Art History Museum


     As a student of art history, going to a museum is the only way to
fully experience a work of art. By only looking at a painting or sculpture in a
book or on a slide, you cannot fully experience the work of art. By going to the

Metropolitan Museum of Art, I was able to look at paintings that dated from
centuries old, to recent times. Bruges, The Life and Miracles of Saint Godelieve,

15th Century, Tempera on wood The Proto-Renaissance alter piece, The Life and

Miracles of Saint Godelieve was done by the artist Bruges. This piece is very
typical of its time period. The title alone, summarizes what art was in this
period, religious. The painting itself is not proportionate, has no vanishing
point, and the saints have a globe-like halo. All the faces look the same, if
you walked down the street, you would not be able to pick out an individual
model for this painting, because there probably was no modeling done. Raphael,

Madonna and Child Enthroned with Saints, 1504, oil on wood The Raphael
alter-piece, Madonna and Child Enthroned with Saints, was painted in 1504. The
surface is very smooth, you cannot see any brushstrokes. The figures are placed
in a pyramid shape, with the Madonna’s face as the center, and the viewer as
the worm’s eye-view perspective. The face’s still all look the same, but
there is much more detail in this piece than in The Life and Miracles of Saint

Godelieve. The bright colors, details, size of the alter-piece, and what we now
recognize as halos on the angels make this work a typical Raphael. Designed by

Francesco di Giorgio, Gubbio Studiolo, 1476, wood trompe-l’oeil The Gubbio

Studiolo is amazing. At a first glance everything looks real. But then at a
closer look, you realize the benches and cabinets that are there, are not real
benches and cabinets at all. It’s all wood inlayed on a wall. To create
shadows, the artist used different types of wood. It is supposed to have the
effect of having the viewer think everything is three dimensional. Even the
ceiling is part of this effect. The scene this work depicts has all aspects of
learning portrayed; religion, science, music, and literature. The artist places
items symbolizing these different parts of learning by placing them into the
"cabinets" that are all around. Bronzino, Portrait of a young Man,

1550, oil on wood The mannerist work, Portrait of a Young Man was done by

Bronzino. The painting contains aspects conveyed by the mannerist period. The
young man is holding a book, which leads the viewer to make the assumption that
he his very learned. The man conveys an attitude toward us, as if he is the
best. The composition itself has "hidden" grotesques all over. The
man’s eyes are purposely distorted, one eye is looking straight out, while the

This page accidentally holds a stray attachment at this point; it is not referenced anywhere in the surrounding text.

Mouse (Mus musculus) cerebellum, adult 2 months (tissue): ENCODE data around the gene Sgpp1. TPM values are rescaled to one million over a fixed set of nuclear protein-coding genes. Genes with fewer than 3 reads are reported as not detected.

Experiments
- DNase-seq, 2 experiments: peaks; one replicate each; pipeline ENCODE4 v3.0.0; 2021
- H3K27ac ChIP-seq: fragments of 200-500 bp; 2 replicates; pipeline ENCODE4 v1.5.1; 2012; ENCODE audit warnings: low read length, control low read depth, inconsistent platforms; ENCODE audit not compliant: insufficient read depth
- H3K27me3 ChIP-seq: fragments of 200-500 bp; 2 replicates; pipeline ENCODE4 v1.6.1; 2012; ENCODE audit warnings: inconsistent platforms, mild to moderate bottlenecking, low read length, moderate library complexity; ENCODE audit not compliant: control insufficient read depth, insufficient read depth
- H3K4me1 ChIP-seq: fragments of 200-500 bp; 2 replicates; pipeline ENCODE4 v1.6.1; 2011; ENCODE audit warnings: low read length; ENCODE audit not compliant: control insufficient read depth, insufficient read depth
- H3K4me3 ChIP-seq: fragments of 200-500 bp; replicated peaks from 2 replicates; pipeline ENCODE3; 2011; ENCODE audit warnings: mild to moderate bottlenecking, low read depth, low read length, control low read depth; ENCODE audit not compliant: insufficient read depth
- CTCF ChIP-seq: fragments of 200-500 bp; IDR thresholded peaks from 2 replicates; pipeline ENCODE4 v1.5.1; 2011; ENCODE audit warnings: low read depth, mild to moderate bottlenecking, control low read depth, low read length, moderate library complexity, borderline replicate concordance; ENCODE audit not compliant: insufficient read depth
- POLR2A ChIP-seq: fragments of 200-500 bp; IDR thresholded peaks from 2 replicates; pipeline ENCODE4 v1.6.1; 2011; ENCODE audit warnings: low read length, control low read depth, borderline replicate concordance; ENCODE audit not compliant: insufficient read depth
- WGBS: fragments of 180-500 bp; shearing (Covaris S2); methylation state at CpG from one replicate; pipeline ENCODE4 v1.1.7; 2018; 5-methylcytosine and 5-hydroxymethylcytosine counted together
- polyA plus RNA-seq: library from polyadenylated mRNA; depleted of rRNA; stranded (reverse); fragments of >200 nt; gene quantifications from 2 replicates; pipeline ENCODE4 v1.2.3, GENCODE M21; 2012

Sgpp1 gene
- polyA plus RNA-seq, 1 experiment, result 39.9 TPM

other is looking towards the side. His long fingers are placed in very odd
positions, making this piece very mannerist. Rubens, Wolf and Fox Hunt,

1615-1621, oil on canvas Wolf and Fox Hunt by Rubens was created between 1615
and 1621. This extremely large painting has very soft colors. The painting is
light and airy. To look at it, is like looking at a real scene through an early
morning mist. This mood is created by the soft brushstrokes that are used. For
example, in the horse’s tail, you can see all the brushstrokes, which gives
the hair depth. Rembrandt, Self-Portrait, 1660, oil on canvas Rembrandt’s

Self-Portrait, done in 1660, creates a dark, unpleasant mood. Rembrandt looks
worn out, tired, and very unhappy. All of his paintings in the museum portray
this darkness. There is one light source that casts a gloomy shadow over
everything, which in his Self-Portrait, tells the viewer, that at this point in
his life, he was very unhappy. Rembrandt does not enhance his features, but
instead, makes them worse. Boucher, The Interrupted Sleep, 1750, oil on canvas

The feminism, and almost gaudiness of the Rococo period is conveyed through The

Interrupted Sleep. This painting is very small in size like many of the
paintings done during this time. The composition itself is very sensual, with
the soft pastel colors and the soft, pink bodies of the woman. The use of the
dogs show the richness that ran through this period in history. Lepage, Joan of

Arc, 1880, oil on canvas The 19th century painting Joan of Arc was painted by

Lepage. What makes this my favorite 19th century painting is the realness of

Joan of Arc. It looks as if the artist took a snap shot of the model, enlarged
it and placed it onto a painted background. Also, the size of this painting is
unbelievable. It is disputed as to which period Joan of Arc belongs to. Some say
it is part of the Romantic movement and some say it is part of the Realist
movement, and still, others claim it is part of both movements. Georgia

O’Keeffe, Gray Line with Lavender and Yellow, 1923, oil on canvas The 20th
century work, Gray Line with Lavender and Yellow by Georgia O’Keeffe is
nothing like what has been done before it. There is no subject matter, except
how the different colors are used. This painting is a picture of nothing. The
artist uses gray, teal, lavender, pink, yellow, and blue to portray something
that is not real. She wants the viewer to use the mind and imagination to make
up their own composition. Gray Line with Lavender and Yellow helped break the
idea that art had to be a painting of something. To fully experience a work of
art, you must go see it in person. Studying them in class should not be the only
time you see them. To be in a room that is filled with paintings by Raphael and

Rembrandt is quite an experience that everyone at least once in their life
should have a chance to do.